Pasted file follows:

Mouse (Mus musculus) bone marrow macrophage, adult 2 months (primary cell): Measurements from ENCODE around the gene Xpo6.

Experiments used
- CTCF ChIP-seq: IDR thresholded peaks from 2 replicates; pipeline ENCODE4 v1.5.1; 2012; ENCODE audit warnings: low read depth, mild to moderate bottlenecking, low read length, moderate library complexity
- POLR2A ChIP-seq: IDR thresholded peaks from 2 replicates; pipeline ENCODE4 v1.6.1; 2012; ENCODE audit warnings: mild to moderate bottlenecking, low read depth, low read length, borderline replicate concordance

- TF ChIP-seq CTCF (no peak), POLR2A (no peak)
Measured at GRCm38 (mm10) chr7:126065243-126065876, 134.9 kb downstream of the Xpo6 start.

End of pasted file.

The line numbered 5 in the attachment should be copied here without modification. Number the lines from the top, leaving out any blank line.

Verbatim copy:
- TF ChIP-seq CTCF (no peak), POLR2A (no peak)